The suit was filed on Mar. 15 by Ralph Janvey, the receiver appointed by the court to recoup the investors’ losses. It alleges that Barnes raked in millions doing consulting and lobbying work for Stanford’s fraudulent investment empire since 2005. Stanford is accused of bilking tens of thousands of investors out of nearly $8 billion, in one of the largest phony investment schemes of all time.
Barnes’s attorney, Jay Madrid, said that the lawsuit was baseless because his client was unaware that Stanford’s businesses were illegitimate at the time the services were provided. “This lawsuit is without merit and creates a dangerous precedent for service providers in all fields,” said Madrid in a written statement. “This is particularly true of those who deal in good faith with entities that have all the characteristics of legitimate enterprises but who after-the-fact become subject to receiverships, bankruptcies or similar business failings.”
But the lawyer for the court-appointed receiver said that that argument does not absolve Barnes of responsibility. “In a fraudulent transfer action, lack of knowledge of the fraud is not a defense,” attorney Kevin Sadler told the NLPC over email. He said that Barnes must prove that he was both unaware of the fraud and that the services he provided to Stanford were equivalent in value to the fees he collected.
“Barnes will not be able to establish the affirmative defense of objective good faith and reasonably equivalent value. His services left creditors of the Stanford entities with nothing of value,” wrote Sadler.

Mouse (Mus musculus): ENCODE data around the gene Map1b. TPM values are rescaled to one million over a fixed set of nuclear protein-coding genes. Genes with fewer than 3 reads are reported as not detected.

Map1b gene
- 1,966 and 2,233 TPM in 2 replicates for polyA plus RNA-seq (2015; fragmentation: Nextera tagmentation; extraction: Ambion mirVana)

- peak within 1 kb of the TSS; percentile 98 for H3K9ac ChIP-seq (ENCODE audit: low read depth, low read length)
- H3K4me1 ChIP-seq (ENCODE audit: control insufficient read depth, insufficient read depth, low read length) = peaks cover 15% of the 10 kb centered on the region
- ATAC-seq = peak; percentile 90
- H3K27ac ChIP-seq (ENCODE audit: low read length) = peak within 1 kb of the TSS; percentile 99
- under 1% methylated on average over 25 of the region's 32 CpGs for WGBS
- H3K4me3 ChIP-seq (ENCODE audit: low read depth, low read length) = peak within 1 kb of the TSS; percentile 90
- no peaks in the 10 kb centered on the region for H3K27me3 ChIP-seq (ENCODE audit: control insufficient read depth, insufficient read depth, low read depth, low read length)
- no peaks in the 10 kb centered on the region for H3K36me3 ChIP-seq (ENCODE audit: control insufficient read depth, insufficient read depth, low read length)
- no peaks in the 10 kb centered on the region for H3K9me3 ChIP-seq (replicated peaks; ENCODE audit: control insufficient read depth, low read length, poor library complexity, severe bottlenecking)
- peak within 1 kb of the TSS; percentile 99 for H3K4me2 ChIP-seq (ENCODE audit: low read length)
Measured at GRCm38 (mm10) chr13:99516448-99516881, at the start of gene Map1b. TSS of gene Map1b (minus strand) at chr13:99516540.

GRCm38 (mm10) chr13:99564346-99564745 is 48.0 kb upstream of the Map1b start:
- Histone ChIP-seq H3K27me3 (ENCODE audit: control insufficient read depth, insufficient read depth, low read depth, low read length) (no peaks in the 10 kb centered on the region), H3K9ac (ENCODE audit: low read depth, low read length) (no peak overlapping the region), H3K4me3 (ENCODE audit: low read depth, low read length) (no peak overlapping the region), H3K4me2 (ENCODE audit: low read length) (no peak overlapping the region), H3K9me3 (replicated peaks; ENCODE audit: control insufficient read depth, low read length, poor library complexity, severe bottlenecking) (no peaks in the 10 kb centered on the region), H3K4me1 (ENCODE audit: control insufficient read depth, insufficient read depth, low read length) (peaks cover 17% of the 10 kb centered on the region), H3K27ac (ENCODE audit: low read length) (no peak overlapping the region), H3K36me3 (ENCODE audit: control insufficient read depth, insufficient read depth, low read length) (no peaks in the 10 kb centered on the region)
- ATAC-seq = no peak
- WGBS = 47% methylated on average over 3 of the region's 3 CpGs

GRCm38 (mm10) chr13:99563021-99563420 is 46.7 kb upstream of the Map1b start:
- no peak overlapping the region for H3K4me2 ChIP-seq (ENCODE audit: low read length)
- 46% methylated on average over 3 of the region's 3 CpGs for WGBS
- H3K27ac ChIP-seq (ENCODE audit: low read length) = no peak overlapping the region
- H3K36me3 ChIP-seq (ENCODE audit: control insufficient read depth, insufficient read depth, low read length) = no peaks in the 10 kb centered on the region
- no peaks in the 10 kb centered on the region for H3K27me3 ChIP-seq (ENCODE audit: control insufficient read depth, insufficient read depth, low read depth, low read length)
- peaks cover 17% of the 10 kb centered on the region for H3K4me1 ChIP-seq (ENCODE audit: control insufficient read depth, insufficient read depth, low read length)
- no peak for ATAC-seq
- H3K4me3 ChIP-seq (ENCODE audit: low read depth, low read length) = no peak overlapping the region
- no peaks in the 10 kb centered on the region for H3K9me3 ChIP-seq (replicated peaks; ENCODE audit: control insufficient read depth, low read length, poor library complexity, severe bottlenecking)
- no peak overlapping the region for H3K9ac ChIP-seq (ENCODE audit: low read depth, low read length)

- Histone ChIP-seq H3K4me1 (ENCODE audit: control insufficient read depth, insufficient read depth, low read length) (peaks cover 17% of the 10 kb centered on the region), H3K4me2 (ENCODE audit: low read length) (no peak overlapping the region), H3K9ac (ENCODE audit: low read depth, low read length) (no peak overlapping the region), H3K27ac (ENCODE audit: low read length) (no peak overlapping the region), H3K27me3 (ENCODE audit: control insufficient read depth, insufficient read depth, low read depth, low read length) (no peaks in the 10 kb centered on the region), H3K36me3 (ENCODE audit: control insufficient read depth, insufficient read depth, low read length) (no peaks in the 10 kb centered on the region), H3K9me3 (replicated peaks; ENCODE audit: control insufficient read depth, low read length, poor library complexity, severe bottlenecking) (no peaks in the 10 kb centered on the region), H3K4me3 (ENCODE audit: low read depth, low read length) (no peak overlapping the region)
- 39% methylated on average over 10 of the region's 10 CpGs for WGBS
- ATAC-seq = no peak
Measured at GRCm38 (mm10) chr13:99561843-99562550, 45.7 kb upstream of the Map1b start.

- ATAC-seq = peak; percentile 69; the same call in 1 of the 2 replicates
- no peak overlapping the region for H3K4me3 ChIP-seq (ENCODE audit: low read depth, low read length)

The lawsuit alleges that in many cases Barnes’s company “performed services [for Stanford] that simply furthered the Ponzi scheme.” This work reportedly included consulting Stanford on how to reduce his personal federal income taxes through the Virgin Islands tax incentive laws and providing investment advice. The lawsuit also says that marketing work done by Barnes for Stanford’s businesses “had the unfortunate effect of attracting new victims to [Stanford’s] fraudulent investment scheme.”
Barnes, a heavy-hitter in Democratic political circles, is no stranger to financial scandals. While serving as Texas Lt. Gov. the early 1970s, allegations that Barnes and other state politicians accepted bribes for political favors surfaced in an incident known as the Sharpstown scandal. Barnes was never charged, but the episode helped contribute to his exit from career politics.
Now a successful lobbyist, Barnes is still very much involved in the political arena. Last September, he hosted a Democratic Congressional Campaign Committee fundraiser for House Speaker Nancy Pelosi (D-CA) at his home in Austin, TX. Barnes and his wife have given $249,800 in political contributions in 2010, with 100 percent of those contributions going toward Democratic candidates, according to Open Secrets.